• Last updated on November 11, 2022

The Supreme Court held that the establishment of military tribunals to try civilians in a U.S. territory was illegal because it was not authorized by an act of Congress.

In 1941, just after the attack on Pearl Harbor, the governor of Hawaii suspended the writ of habeas corpus, placed the territory under martial law, suspended all functions of the civilian government, and delegated executive and judicial powers to the military authorities. General Walter Short proclaimed himself military governor of Hawaii and established military courts that were not subject to review by the regular courts. Military authorities claimed that the Hawaiian Organic Act of 1900 authorized the temporary military regime. Duncan and another person imprisoned by the regime petitioned for a habeas corpus review.Martial law;Duncan v. Kahanamoku[Duncan v. Kahanamoku]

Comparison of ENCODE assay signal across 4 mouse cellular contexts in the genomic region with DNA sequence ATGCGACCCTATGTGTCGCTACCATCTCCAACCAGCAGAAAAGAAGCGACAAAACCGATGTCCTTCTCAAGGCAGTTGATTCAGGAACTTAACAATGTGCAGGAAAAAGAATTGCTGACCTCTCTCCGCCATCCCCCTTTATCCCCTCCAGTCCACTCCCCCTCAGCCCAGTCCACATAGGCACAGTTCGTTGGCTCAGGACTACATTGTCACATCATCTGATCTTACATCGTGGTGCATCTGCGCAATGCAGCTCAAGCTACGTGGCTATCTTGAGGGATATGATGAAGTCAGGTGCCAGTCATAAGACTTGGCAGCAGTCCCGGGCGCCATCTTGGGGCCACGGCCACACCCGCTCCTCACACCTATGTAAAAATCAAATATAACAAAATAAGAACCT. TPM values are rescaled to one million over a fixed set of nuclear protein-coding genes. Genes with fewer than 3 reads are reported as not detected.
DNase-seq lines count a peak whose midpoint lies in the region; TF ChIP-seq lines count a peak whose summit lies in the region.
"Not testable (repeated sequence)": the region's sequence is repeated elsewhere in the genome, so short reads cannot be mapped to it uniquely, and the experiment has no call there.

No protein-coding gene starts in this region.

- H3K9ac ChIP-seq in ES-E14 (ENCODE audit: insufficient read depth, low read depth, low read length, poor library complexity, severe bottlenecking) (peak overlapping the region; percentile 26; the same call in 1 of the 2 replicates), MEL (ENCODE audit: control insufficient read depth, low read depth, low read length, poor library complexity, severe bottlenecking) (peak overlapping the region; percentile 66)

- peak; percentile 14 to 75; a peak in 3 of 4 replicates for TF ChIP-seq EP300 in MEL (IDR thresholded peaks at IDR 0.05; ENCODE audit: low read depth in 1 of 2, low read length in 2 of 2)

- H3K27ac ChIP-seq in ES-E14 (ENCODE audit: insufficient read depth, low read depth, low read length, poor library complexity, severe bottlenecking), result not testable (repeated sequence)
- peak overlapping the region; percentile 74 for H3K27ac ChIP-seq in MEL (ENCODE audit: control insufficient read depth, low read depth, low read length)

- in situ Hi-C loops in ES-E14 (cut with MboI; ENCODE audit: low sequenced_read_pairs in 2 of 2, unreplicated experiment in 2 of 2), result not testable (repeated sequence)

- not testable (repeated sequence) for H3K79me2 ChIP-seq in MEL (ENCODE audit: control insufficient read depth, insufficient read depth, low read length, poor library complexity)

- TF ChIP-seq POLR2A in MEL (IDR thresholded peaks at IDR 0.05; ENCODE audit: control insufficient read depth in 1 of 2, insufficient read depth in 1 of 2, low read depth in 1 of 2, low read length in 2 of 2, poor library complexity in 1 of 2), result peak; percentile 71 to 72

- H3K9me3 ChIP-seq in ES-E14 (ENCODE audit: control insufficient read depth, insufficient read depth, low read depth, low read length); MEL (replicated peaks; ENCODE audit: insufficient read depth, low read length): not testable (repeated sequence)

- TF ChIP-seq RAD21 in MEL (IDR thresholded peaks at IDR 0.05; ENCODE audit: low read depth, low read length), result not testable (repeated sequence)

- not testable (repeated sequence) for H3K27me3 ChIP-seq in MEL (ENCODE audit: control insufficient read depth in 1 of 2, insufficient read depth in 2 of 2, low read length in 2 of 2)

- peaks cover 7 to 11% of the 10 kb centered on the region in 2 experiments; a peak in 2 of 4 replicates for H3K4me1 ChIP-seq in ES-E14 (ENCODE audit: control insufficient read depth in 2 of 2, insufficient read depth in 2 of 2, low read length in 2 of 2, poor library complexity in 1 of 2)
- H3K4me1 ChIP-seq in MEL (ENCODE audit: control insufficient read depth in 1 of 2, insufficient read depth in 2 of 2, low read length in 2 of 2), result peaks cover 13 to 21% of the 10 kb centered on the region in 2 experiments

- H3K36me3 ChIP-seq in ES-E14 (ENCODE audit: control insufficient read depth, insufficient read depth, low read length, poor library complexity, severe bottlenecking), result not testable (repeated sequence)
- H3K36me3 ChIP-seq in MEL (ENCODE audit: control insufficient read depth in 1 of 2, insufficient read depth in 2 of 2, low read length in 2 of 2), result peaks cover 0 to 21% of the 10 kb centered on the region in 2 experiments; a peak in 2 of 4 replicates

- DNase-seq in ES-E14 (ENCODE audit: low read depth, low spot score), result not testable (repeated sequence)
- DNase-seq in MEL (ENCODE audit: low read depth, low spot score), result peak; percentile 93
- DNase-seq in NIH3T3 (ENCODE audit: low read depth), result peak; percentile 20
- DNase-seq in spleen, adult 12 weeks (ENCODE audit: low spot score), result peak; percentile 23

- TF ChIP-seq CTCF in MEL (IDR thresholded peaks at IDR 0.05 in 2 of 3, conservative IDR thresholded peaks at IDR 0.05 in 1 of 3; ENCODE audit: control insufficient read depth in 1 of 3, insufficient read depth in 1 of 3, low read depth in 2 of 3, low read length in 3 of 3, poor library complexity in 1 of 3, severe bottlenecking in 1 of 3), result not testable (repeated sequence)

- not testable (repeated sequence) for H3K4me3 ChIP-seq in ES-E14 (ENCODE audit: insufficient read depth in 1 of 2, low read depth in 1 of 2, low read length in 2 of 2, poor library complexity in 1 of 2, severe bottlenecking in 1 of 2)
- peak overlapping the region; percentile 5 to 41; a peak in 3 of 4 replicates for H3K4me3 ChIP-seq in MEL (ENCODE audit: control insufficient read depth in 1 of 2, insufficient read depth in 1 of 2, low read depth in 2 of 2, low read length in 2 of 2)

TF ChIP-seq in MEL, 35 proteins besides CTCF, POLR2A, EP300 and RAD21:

By a 6-2 vote, the Supreme Court ordered the two prisoners released. Justice Hugo L. Black’sBlack, Hugo L.;Duncan v. Kahanamoku[Duncan v. Kahanamoku] majority opinion found that the Hawaiian Organic Act had not authorized a declaration of martial law except under conditions of actual invasion or rebellion. He pointed out that the 1900 statute had extended all the rights of the Constitution to the territory, and therefore, the civilians in Hawaii were entitled to all the constitutional guarantees of a fair trial. Although Black referred to the principles of Ex parte Milligan (1866), he carefully avoided any consideration of the constitutional limitations of Congress in the territories during time of war.

Military justice

Milligan, Ex parte

War powers

World War II

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